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Programming in Emacs Lisp

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3. How To Write Function Definitions

When the Lisp interpreter evaluates a list, it looks to see whether the first symbol on the list has a function definition attached to it; or, put another way, whether the symbol points to a function definition. If it does, the computer carries out the instructions in the definition. A symbol that has a function definition is called, simply, a function (although, properly speaking, the definition is the function and the symbol refers to it.)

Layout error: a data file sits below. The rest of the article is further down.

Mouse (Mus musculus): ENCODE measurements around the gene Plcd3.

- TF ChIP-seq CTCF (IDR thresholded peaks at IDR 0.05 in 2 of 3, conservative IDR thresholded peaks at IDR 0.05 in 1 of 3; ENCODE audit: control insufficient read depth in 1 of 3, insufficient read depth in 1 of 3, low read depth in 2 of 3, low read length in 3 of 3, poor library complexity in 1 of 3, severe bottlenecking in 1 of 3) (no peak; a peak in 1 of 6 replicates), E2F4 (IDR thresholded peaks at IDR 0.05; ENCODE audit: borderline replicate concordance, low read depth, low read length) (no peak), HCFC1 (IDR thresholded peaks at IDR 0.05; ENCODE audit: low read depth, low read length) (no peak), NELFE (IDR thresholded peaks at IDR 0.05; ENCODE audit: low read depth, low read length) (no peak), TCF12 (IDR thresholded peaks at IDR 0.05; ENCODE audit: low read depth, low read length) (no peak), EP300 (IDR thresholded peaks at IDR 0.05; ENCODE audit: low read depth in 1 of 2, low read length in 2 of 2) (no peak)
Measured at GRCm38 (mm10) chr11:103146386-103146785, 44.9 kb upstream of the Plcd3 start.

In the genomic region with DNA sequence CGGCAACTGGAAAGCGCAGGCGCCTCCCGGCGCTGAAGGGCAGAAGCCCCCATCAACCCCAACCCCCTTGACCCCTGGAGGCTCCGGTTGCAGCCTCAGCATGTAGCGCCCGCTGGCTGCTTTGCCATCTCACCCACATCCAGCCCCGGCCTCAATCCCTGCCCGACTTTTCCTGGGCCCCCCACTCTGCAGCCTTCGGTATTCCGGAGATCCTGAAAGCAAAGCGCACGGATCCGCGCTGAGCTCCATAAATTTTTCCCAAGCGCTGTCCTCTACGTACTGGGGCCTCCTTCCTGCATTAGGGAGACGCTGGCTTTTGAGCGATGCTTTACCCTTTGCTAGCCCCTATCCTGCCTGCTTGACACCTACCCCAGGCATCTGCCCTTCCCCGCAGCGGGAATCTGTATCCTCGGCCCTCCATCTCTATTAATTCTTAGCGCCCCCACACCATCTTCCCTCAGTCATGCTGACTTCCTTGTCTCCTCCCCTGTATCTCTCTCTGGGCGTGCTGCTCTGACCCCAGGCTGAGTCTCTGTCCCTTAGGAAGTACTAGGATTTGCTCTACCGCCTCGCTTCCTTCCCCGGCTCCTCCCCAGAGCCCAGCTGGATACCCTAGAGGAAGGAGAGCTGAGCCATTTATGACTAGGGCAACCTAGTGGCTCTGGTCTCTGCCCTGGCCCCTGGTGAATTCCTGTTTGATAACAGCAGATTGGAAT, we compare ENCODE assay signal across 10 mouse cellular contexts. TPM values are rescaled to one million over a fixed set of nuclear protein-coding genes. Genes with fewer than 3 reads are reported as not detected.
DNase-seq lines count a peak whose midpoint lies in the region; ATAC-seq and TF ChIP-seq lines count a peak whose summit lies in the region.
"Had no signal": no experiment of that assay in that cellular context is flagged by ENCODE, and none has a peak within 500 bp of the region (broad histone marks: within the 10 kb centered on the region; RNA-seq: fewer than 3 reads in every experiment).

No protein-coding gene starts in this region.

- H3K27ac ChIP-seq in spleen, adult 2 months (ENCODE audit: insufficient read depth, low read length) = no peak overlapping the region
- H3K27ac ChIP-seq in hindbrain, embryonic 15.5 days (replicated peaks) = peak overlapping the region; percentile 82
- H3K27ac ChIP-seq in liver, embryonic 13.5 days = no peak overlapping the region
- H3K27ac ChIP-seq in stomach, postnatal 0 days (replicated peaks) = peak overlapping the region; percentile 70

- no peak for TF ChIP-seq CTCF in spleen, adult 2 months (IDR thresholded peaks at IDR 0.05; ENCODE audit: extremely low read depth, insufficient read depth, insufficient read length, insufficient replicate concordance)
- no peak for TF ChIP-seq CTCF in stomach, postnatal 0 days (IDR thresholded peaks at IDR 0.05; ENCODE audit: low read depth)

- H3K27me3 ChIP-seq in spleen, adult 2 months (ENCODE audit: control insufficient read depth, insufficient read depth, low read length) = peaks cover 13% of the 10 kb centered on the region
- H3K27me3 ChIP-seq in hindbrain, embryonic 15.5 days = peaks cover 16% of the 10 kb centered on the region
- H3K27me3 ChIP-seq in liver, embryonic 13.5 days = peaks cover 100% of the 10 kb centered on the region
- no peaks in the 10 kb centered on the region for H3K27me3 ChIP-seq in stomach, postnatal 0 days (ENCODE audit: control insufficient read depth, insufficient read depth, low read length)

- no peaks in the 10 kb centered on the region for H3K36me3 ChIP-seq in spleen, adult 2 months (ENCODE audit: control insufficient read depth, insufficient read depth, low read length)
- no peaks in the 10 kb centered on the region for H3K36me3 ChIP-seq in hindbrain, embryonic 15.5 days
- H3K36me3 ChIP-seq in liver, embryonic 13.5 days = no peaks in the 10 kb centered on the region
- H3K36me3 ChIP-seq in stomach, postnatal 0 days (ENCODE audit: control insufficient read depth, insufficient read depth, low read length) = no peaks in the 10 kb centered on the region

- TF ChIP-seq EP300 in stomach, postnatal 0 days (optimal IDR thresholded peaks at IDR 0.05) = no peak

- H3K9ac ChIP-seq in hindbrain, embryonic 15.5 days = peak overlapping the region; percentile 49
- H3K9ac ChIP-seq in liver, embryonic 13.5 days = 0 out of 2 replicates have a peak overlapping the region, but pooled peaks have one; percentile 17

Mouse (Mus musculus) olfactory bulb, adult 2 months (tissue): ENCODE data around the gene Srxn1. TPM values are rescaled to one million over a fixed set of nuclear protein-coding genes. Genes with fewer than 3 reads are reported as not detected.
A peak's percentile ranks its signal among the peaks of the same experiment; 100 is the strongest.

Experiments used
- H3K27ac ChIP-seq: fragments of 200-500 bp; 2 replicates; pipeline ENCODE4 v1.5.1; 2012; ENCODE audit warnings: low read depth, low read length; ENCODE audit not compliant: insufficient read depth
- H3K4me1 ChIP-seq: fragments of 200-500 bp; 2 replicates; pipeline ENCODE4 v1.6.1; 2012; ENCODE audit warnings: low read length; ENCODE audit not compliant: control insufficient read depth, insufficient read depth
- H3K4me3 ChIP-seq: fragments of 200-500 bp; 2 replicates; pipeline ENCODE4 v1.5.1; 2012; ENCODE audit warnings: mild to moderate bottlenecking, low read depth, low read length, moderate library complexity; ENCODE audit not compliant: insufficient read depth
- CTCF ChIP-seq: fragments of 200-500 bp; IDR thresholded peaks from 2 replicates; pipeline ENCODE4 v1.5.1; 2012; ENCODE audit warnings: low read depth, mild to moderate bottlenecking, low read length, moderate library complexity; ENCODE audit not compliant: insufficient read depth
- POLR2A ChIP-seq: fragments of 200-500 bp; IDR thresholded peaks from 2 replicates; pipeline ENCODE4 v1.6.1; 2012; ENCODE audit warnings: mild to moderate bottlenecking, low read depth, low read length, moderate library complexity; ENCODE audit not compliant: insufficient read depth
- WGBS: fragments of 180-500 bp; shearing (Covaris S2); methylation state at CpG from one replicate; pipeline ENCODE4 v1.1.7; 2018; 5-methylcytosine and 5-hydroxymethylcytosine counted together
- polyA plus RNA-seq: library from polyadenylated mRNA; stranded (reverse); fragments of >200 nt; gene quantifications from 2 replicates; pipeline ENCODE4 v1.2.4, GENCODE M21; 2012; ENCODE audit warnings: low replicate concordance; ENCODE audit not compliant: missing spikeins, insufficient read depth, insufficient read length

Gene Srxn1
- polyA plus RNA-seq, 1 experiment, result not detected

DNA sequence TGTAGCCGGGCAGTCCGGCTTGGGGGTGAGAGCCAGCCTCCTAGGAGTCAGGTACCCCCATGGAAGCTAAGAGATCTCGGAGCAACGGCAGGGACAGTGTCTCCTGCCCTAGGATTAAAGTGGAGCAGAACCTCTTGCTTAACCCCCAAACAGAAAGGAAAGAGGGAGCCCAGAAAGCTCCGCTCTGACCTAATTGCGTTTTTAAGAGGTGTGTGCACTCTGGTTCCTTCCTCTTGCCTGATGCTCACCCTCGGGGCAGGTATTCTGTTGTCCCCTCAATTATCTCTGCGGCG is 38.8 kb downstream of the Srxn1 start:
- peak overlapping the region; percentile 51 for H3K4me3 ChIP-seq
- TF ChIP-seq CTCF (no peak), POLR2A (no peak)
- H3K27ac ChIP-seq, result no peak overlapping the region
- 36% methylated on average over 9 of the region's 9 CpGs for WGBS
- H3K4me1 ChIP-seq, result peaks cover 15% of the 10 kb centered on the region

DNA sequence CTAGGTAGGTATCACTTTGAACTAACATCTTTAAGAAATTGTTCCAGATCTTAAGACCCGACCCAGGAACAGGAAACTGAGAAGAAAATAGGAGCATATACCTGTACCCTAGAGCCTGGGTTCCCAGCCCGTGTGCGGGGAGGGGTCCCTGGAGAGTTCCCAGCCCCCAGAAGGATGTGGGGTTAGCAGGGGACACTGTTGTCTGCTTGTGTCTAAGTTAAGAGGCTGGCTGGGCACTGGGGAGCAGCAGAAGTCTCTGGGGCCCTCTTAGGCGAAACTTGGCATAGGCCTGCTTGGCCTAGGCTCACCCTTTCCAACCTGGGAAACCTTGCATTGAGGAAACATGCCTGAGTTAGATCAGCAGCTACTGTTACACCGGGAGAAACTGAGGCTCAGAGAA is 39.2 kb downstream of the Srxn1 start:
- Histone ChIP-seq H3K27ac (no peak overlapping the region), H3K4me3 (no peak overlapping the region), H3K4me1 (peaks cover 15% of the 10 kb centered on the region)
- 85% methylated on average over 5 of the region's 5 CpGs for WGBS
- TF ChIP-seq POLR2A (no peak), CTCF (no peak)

An Aside about Primitive Functions  
3.1 The defun Special Form  The defun special form.
3.2 Install a Function Definition  Install a function definition.
3.3 Make a Function Interactive  Making a function interactive.
3.4 Different Options for interactive  Different options for interactive.
3.5 Install Code Permanently  Installing code permanently.
3.6 let  Creating and initializing local variables.
3.7 The if Special Form  What if?
3.8 If--then--else Expressions  If--then--else expressions.
3.9 Truth and Falsehood in Emacs Lisp  What Lisp considers false and true.
3.10 save-excursion  Keeping track of point, mark, and buffer.
3.11 Review  
3.12 Exercises  

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  Copyright 2003   by The Free Software Foundation     Updated Jun 2003